So far, Fisker has not resulted in an avalanche of cases limiting creditors’ rights to credit bid. Only one court has relied on Fisker to limit a lender’s right to credit bid in any material way.6 In In re The Free Lance-Star Publishing Co. of Fredericksburg, VA7 the court expressed concern that credit bidding can be abused in loan-to-own situations, especially when the secured creditor is driving the process.
Specifically, the Free Lance-Star court was concerned about loan-to-own creditors using the credit bid process to depress value. The court found evidence that the creditor in Free Lance-Star (1) improperly recorded UCC financing statements against assets on which it did not have liens, (2) was overzealous in its participation in preparing marketing materials for the debtor’s assets (including insisting on the amount of its credit bid being displayed in bold type on the front page), and (3) was attempting to credit bid against assets on which it may not have had liens. As a result, the court limited the lender’s credit bid rights to approximately 10 percent of its total claim.
Neither Fisker nor Free Lance-Star has yet led to a proliferation of credit bid caps. However, both suggest a new willingness by courts to limit credit bidding in certain loan-to-own scenarios.8 While the line is not yet clear (and the mere chilling of other bids should not be enough to block a credit bid), loan-to-own buyers are well-advised to tread lightly with accelerated timelines, marketing input, control, and conduct that can be characterized as overreaching. Would-be buyers also should be very careful in their due diligence prior to purchasing loans to identify potential issues that could lead to disputes regarding the amount or validity of their liens.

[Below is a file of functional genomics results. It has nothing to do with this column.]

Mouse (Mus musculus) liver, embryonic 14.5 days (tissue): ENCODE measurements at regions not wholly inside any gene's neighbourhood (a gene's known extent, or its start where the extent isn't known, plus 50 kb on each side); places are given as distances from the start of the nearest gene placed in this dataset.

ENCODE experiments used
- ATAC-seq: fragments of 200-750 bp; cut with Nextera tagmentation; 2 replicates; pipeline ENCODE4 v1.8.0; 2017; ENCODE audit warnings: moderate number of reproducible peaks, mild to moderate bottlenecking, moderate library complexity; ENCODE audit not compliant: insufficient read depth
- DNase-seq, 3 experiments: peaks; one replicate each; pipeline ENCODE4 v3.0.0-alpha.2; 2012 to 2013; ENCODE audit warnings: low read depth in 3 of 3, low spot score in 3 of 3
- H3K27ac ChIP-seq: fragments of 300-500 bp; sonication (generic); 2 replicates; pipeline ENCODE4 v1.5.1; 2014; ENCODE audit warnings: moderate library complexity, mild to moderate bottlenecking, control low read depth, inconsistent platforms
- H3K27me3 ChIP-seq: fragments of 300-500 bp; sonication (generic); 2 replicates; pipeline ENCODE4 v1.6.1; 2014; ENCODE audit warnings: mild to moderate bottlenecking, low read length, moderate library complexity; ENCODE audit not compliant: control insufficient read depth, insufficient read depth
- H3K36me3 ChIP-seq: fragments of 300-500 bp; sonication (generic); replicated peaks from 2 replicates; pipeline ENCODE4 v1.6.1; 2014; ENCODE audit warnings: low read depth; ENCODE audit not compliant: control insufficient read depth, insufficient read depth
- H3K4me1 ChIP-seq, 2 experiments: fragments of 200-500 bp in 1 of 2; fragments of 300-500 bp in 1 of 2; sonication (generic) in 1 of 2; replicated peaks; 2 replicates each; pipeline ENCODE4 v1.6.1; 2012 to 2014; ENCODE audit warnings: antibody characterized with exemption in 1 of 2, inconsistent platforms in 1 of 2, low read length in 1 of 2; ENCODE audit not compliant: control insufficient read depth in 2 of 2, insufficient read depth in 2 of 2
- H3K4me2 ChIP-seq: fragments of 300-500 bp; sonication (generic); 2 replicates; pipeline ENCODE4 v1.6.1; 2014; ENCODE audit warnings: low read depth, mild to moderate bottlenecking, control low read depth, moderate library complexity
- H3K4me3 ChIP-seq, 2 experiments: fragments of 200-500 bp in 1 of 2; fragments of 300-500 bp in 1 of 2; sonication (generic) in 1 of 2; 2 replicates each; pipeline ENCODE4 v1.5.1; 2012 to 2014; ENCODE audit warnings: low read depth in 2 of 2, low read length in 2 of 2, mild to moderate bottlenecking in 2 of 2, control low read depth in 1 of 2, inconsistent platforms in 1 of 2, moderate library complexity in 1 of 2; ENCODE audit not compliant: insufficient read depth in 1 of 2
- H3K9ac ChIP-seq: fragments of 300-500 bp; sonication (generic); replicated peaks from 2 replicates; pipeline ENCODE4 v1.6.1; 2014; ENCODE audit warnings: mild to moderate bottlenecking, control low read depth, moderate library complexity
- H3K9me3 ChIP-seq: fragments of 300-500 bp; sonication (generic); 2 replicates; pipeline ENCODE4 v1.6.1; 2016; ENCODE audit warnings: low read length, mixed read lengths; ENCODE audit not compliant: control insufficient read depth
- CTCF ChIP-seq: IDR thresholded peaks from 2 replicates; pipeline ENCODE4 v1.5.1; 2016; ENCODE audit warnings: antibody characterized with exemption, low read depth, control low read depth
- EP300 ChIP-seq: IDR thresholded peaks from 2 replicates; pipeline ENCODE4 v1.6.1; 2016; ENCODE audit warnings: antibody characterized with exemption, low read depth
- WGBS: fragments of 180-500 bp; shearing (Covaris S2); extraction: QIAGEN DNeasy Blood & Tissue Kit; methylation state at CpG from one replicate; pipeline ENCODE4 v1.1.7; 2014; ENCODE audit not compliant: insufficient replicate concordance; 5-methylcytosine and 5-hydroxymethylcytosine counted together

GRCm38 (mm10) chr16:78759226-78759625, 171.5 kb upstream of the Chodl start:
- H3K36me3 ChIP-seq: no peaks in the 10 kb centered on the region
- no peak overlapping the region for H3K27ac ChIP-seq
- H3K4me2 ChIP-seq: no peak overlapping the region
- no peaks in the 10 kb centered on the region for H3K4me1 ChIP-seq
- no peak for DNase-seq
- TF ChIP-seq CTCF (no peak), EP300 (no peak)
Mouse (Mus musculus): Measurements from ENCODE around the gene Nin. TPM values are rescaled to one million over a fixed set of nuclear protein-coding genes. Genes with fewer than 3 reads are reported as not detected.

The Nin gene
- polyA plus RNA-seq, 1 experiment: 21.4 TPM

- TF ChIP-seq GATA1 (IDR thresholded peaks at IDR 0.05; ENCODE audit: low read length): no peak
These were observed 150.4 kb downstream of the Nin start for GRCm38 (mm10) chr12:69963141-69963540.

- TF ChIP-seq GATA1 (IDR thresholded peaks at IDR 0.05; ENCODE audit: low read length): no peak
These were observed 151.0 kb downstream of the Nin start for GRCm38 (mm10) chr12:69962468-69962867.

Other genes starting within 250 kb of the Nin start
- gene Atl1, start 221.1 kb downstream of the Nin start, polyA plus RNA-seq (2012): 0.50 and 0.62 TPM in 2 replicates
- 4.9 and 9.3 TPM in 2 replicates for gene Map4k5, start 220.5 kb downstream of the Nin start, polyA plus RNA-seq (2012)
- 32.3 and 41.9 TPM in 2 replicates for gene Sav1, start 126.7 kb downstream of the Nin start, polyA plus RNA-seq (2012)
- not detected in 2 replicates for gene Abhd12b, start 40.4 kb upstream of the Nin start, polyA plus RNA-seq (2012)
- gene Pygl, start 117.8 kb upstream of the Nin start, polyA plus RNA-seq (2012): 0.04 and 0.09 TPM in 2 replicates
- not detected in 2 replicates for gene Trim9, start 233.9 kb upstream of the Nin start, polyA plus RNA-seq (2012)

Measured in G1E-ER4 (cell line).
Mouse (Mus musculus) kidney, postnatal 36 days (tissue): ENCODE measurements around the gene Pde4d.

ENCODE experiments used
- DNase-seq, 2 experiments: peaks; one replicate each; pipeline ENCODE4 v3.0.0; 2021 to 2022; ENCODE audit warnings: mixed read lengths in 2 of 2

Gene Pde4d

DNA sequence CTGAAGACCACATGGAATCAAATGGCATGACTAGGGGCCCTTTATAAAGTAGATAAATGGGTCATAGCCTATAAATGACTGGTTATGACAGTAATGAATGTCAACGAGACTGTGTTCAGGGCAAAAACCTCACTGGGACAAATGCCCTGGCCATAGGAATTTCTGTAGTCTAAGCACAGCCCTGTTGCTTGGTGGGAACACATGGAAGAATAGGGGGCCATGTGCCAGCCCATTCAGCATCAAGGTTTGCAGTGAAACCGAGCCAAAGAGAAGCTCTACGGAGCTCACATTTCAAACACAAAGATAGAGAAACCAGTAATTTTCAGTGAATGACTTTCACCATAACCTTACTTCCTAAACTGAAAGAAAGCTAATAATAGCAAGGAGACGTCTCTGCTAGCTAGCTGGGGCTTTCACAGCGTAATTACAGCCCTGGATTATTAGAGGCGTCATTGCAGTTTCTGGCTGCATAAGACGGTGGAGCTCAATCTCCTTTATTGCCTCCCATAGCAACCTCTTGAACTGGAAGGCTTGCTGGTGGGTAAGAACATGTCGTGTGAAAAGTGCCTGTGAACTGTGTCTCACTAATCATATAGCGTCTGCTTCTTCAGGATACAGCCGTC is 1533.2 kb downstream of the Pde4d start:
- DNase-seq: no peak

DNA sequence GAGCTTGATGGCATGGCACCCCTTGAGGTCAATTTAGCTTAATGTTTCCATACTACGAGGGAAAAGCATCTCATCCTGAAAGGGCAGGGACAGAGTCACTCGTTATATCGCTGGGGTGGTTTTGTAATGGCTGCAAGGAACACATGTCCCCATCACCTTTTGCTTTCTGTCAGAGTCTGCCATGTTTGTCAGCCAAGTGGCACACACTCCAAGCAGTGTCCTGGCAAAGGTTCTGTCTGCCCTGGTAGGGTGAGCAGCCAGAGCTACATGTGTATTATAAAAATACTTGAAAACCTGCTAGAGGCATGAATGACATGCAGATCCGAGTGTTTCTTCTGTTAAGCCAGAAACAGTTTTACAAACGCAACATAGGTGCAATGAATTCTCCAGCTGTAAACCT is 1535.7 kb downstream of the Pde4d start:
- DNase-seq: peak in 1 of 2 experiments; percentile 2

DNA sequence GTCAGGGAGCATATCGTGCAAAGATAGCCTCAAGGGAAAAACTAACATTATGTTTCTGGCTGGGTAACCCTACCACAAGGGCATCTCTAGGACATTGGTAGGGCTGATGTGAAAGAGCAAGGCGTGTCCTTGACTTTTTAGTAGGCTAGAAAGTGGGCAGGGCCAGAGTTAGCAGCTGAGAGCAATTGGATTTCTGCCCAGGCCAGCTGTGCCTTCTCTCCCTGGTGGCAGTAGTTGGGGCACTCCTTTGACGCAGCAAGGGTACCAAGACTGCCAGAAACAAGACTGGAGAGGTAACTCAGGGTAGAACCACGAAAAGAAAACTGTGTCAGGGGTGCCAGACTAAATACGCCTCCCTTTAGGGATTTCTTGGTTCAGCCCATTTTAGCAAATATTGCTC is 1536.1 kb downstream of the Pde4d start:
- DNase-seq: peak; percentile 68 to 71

The second right that is sacrosanct to loan purchasers is the ability to vote on Chapter 11 plans. Often, a lender with a large claim can effectively control the voting on the plan, and a would-be purchaser may use its claim as a way to block a successful reorganization to force a sale or propose an alternate plan.
In general, lenders are entitled to vote on Chapter 11 plans, but there is an exception—a party can have its vote “designated” (i.e., disqualified) if a court finds that the vote was not in good faith, was not solicited or procured in good faith, or is not consistent with the Bankruptcy Code.9 While it can be a nebulous standard, in practice courts have typically allowed lenders to vote except in the case of highly inequitable conduct. If the lender’s vote is disqualified, the lender loses its voice in the vote tally and can end up being forced to live for years with a Chapter 11 plan that it severely dislikes.